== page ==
Ramos wrestled with the choice. She had been full time with her company for nearly four years.

 

“Part of what made it difficult to leave my job was being used to the income, but it was mostly fear of the unknown,” remembered Ramos. “I had gotten so used to being independent and being able to pay for my classes and bills and helping my parents out that it didn’t feel right quitting.”

 

She turned to her parents for advice.

 

“They thought focusing on school was a great idea, because in their home countries of Mexico and Honduras, did not have the privilege of furthering their education,” Ramos said. “They told me they wanted to see me graduate more than anything and that they would support my decision.”

 

Ramos finally decided the she had been putting off school for too long and left her job.

 

“At TCC, I found something I really enjoyed and did not want anything to get in the way. I was worried how I was going to pay for my classes, but had faith God was going to help me.”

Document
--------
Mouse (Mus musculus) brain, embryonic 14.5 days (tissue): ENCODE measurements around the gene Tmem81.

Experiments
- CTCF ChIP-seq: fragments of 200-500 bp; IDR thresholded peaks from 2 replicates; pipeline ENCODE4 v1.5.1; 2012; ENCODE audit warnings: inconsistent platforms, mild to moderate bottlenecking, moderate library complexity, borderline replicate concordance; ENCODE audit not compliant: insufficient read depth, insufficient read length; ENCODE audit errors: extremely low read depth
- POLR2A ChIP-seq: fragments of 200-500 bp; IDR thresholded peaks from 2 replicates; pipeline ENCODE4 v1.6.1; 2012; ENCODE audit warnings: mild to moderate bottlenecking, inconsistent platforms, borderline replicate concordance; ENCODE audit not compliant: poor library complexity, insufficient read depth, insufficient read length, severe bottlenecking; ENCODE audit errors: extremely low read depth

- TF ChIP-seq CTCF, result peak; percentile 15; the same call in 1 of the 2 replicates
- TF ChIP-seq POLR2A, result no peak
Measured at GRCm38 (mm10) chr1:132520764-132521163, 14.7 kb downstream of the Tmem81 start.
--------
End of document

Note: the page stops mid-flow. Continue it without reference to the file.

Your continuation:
Her financial concerns were alleviated when Westwood Contractors offered her a scholarship. She was able to focus on her studies and career plans—and those around her took note. Bagcal said Ramos took ACMS to a new level, organizing and coordinating participation in Habitat for Humanity, the Cowtown Brush-Up and Adopt-a-Highway, among other activities. When it came time for Bagcal to make a nomination for the NAHB Outstanding Student Award, Ramos rose to the top of the list.

 

“She is an outstanding student—not only academically but also as a leader,” Bagcal said.

 

Despite her talents, the award and even the nomination were a surprise to Ramos.

 

“I did not find out I won until they called out my name during the ceremony,” she said. “Once I heard it I was so excited, I rushed to the stage.”

 

It was a big moment with lasting implications.

 

“Winning the award brought me a lot of hope,” Ramos reflected. “Sometimes you start to feel weary when you are going after your future. You start to forget everything you have accomplished and overcome. This award reminded me how important it is to set goals and to continue to pursue them no matter the obstacles you face or how exhausted you feel, because your hard work will pay off.”